What is sport, but a different kind of theater – 2 opposite, yet, movies, a look at the game’s similar worlds

A biopic on India’s only double badminton Olympic medalist PV Sindhu is in the works. Aggressive on the court, smiling for a lifetime, the tall and slender shuttler is a champion of the highest order. The actor who steps in in Sindhu’s place will realize that emulating a sports artist is much more difficult than imagined.

Deepika Padukone, daughter of world number one and veteran Prakash Padukone, is being roped in to play the lead role. Players and actors are friends of badminton, the times ahead are so exciting.

Sports is a different kind of theatre, in sports, drama keeps people engaged. The two worlds are opposite in some ways, yet the similarities in the games and in the movies are striking. The cast and performance keep the interest alive, the audience drawn to the visual effects. There is a script in place, yet the artist is allowed a license to explore. The film industry has long been fascinated by unparalleled achievers in the sport.

Cameras have followed artists with special qualities, trying to understand the reasons for the fan following bordering on frenzy.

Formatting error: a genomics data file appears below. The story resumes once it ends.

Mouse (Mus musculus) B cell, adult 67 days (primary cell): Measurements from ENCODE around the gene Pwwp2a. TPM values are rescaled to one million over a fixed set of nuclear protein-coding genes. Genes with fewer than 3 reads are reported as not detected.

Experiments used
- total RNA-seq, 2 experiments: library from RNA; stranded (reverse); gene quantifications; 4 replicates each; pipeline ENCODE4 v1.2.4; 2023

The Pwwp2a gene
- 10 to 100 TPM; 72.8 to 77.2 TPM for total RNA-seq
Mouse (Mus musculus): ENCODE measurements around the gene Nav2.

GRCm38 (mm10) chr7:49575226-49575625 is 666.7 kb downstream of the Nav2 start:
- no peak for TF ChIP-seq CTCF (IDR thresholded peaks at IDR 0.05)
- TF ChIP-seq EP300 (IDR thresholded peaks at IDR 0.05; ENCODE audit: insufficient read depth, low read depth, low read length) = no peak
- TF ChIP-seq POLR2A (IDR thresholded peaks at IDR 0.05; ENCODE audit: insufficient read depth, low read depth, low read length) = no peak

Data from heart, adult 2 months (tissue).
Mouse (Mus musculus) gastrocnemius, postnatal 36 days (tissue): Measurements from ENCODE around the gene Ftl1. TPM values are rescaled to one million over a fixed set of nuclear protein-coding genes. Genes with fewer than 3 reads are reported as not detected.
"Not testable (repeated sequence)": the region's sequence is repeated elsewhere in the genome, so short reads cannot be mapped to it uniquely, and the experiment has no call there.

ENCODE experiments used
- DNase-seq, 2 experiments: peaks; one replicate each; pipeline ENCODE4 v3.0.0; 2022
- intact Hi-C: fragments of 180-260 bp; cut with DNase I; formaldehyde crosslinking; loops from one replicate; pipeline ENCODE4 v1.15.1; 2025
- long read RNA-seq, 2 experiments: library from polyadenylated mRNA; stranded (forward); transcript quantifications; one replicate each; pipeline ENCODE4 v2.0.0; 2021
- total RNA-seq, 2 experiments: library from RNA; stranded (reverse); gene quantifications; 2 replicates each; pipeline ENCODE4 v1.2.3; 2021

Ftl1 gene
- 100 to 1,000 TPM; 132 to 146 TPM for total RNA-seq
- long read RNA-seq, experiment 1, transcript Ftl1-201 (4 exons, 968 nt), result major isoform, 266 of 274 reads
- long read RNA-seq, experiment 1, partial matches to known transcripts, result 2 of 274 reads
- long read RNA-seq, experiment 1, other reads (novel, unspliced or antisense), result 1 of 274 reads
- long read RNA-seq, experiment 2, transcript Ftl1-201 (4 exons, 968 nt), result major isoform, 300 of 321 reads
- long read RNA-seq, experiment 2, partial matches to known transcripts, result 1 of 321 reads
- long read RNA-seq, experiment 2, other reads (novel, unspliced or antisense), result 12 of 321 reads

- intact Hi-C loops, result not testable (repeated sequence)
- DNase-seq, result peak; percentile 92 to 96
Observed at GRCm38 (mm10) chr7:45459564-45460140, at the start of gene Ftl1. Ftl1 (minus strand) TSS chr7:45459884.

From Ranveer Singh’s ’83, Shahid Kapoor’s Jersey to Taapsee Pannu’s Rashmi Rocket: Upcoming Bollywood Sports Films

Athletes at the peak of physical, mental abilities became the story. The performances ranged from incredible and imaginative, at times unbelievable, to mostly inspiring. News makers from different sports generations opened a window into his life.

Sindhu is the second active artist in the news for a biopic. MS Dhoni, currently leading CSK in IPL 2021, is an enigmatic character with a film on his life when he is still competing at the international level.

Sushant Singh Rajput got the role of India’s captain in MS Dhoni: The Untold Story. Five years after the release of the biopic, the player took wickets in the 2019 World Cup. The script for the sequel is taking shape, he is India’s mentor for the 2021 T20 World Cup.

The film industry in India drew inspiration from theatrical events, crafting films like Gold, Bhaag Milkha Bhaag, Mary Kom, Soorma and Saina to name a few. Real-life events told the story, various themes were used and presented as a package of action, emotion, entertainment and history-making. Large production houses stepped into the ring, investing in researching the player and recreating the scenes.